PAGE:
A variant of a gene associated with active personality traits in humans seems also to be involved with living a longer life, UC Irvine and other researchers have found.
This derivative of a dopamine-receptor gene — called the DRD4 7R allele — appears in significantly higher rates in people more than 90 years old and is linked to lifespan increases in mouse studies.
Robert Moyzis, professor of biological chemistry at UC Irvine, and Dr. Nora Volkow, a psychiatrist who conducts research at the Brookhaven National Laboratory and also directs the National Institute on Drug Abuse, led a research effort that included data from the UC Irvine-led 90+ Study in Laguna Woods, Calif. Results appear online in the Journal of Neuroscience.
The variant gene is part of the dopamine system, which facilitates the transmission of signals among neurons and plays a major role in the brain network responsible for attention and reward-driven learning. The DRD4 7R allele blunts dopamine signaling, which enhances individuals' reactivity to their environment.
People who carry this variant gene, Moyzis said, seem to be more motivated to pursue social, intellectual and physical activities. The variant is also linked to attention-deficit/hyperactivity disorder and addictive and risky behaviors.
"While the genetic variant may not directly influence longevity," Moyzis said, "it is associated with personality traits that have been shown to be important for living a longer, healthier life. It's been well documented that the more you're involved with social and physical activities, the more likely you'll live longer. It could be as simple as that."
Numerous studies — including a number from the 90+ Study — have confirmed that being active is important for successful aging, and it may deter the advancement of neurodegenerative diseases, such as Alzheimer's.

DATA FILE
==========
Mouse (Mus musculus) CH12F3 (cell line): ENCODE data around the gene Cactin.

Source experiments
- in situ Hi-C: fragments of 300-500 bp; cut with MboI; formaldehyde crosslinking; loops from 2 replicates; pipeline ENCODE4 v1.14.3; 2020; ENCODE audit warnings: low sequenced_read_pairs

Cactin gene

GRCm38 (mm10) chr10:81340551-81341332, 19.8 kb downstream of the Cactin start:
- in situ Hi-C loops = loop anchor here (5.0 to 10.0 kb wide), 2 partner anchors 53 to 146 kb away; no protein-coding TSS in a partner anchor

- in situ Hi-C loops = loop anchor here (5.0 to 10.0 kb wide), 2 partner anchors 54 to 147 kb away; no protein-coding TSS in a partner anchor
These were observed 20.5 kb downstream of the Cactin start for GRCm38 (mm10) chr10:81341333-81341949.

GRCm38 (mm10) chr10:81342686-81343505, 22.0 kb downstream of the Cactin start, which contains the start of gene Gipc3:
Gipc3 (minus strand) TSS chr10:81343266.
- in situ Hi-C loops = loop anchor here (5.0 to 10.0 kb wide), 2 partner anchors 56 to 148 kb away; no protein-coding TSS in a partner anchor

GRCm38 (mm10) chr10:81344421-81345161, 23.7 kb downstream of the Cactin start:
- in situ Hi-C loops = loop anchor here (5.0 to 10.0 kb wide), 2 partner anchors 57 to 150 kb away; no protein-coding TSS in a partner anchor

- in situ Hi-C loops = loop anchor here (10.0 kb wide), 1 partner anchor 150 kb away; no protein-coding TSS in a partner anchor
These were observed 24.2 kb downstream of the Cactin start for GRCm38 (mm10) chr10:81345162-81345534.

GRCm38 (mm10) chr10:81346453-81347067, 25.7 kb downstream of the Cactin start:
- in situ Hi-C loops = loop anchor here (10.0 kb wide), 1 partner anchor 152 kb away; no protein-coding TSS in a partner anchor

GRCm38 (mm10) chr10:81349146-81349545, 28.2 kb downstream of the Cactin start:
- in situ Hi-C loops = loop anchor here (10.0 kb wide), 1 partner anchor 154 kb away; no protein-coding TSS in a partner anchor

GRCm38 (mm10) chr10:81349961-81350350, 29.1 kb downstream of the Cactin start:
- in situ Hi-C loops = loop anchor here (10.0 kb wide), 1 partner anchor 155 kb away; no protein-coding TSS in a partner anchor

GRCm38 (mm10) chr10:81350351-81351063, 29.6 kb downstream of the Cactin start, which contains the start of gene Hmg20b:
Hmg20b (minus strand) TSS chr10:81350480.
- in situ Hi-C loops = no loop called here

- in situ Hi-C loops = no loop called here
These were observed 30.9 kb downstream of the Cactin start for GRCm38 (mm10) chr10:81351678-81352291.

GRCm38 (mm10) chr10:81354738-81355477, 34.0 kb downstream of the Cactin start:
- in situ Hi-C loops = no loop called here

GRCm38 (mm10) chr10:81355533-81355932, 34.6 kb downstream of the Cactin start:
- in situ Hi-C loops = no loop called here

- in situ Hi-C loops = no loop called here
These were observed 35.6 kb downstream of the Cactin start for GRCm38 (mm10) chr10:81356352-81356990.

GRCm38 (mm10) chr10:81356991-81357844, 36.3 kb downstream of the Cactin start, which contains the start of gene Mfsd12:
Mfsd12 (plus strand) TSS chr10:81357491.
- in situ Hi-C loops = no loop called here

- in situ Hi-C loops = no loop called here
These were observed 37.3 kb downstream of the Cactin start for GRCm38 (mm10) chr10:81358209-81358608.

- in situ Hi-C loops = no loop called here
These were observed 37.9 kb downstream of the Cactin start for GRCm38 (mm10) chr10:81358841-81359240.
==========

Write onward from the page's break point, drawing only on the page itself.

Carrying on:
Prior molecular evolutionary research led by Moyzis and Chuansheng Chen, UC Irvine professor of psychology & social behavior, indicated that this "longevity allele" was selected for during the nomadic out-of-Africa human exodus more than 30,000 years ago.
In the new study, the UC Irvine team analyzed genetic samples from 310 participants in the 90+ Study. This "oldest-old" population had a 66 percent increase in individuals carrying the variant relative to a control group of 2,902 people between the ages of 7 and 45. The presence of the variant also was strongly correlated with higher levels of physical activity.
Next, Volkow, neuroscientist Panayotis Thanos and their colleagues at the Brookhaven National Laboratory found that mice without the variant had a 7 percent to 9.7 percent decrease in lifespan compared with those possessing the gene, even when raised in an enriched environment.
While it's evident that the variant can contribute to longevity, Moyzis said further studies must take place to identify any immediate clinical benefits from the research. "However, it is clear that individuals with this gene variant are already more likely to be responding to the well-known medical adage to get more physical activity," he added.
First author Deborah Grady, Maria Corrada, Valentina Ciobanu, Alexandra Moyzis, Chuansheng Chen and Dr. Claudia Kawas of UC Irvine; Diana Shustarovich and Gene-Jack Wang of Brookhaven; David Grandy of Oregon Health & Science University; Marcelo Rubinstein of Argentina's National Scientific & Technical Research Council; and Qi Dong of Beijing Normal University also contributed to the study, which was supported by the U.S. Department of Energy, the National Institute on Aging, and the National Institute on Alcohol Abuse & Alcoholism intramural program.